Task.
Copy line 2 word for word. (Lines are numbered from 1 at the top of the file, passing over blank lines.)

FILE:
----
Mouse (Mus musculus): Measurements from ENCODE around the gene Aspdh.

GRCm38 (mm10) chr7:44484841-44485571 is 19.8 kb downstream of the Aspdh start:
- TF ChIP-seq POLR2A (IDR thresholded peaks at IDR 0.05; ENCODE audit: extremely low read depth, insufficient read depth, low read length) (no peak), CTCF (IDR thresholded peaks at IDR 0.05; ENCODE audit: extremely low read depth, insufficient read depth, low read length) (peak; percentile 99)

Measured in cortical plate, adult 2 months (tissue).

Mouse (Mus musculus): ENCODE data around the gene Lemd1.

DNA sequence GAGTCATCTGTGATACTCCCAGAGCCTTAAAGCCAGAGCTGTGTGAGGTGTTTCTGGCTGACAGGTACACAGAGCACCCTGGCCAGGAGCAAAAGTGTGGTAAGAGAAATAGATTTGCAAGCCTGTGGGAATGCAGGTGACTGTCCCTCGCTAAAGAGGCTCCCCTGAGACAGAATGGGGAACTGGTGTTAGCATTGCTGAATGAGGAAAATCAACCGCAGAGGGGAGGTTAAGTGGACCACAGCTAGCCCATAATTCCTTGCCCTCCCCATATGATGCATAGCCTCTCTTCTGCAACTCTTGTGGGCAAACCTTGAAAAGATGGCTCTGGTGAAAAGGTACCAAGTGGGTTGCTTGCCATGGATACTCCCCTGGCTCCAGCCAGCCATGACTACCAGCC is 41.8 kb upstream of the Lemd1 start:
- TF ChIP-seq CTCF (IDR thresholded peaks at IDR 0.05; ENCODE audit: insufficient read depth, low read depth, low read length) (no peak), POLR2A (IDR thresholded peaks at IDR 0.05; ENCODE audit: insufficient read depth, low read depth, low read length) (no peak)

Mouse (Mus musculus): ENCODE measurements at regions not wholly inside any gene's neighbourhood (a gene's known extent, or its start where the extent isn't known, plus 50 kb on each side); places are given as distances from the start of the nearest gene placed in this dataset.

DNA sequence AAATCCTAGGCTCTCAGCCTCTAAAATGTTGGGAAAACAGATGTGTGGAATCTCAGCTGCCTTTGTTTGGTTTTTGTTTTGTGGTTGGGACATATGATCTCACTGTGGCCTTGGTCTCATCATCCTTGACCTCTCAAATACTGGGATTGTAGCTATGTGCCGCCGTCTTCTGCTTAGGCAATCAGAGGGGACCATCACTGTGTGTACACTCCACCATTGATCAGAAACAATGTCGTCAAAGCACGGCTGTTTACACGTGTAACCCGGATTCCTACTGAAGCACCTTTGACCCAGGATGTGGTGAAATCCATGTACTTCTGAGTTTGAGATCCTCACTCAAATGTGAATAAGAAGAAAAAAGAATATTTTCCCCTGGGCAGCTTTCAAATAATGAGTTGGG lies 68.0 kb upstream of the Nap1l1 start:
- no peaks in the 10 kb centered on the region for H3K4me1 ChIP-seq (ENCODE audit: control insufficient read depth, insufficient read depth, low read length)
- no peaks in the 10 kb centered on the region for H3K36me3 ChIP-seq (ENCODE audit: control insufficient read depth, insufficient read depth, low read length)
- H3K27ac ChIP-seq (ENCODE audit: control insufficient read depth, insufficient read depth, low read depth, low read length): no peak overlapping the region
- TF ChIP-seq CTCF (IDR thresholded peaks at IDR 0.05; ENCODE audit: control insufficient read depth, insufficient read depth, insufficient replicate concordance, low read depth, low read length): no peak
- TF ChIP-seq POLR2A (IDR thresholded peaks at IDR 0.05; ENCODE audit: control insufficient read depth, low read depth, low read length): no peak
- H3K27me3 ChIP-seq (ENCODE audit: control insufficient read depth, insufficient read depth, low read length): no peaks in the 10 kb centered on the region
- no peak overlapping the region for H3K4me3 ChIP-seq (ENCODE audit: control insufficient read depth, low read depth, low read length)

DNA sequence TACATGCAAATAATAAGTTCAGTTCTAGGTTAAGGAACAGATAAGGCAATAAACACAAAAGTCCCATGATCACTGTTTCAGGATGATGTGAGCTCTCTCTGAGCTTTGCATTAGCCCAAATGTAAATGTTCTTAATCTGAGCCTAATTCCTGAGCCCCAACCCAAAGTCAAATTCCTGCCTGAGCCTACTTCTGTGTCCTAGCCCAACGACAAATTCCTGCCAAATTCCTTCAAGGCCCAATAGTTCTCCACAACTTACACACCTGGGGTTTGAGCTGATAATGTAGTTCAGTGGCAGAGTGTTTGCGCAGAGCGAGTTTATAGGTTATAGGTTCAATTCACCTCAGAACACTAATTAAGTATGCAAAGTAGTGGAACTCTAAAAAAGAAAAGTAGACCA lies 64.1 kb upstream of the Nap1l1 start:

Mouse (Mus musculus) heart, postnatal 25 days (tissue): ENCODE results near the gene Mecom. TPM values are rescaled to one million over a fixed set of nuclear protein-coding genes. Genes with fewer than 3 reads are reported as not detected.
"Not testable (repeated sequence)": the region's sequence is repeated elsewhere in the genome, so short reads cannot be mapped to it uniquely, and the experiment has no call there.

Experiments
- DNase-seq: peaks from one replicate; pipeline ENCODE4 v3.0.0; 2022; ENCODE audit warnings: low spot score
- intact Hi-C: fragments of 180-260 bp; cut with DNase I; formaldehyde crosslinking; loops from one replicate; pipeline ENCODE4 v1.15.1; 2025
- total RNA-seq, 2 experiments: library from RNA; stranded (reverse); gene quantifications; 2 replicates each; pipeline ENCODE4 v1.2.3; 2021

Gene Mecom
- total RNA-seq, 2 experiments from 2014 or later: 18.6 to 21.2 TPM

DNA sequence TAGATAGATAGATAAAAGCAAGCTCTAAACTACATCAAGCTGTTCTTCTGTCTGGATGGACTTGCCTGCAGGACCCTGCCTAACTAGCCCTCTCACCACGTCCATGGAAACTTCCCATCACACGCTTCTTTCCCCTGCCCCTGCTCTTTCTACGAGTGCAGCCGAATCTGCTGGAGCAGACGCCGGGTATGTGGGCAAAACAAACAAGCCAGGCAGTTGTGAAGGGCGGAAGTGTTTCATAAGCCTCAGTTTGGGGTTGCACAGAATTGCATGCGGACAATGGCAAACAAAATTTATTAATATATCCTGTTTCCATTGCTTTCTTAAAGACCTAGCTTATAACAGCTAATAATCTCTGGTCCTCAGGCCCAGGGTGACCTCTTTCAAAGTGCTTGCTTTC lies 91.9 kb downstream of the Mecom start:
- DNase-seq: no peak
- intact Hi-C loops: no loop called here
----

GRCm38 (mm10) chr7:44484841-44485571 is 19.8 kb downstream of the Aspdh start: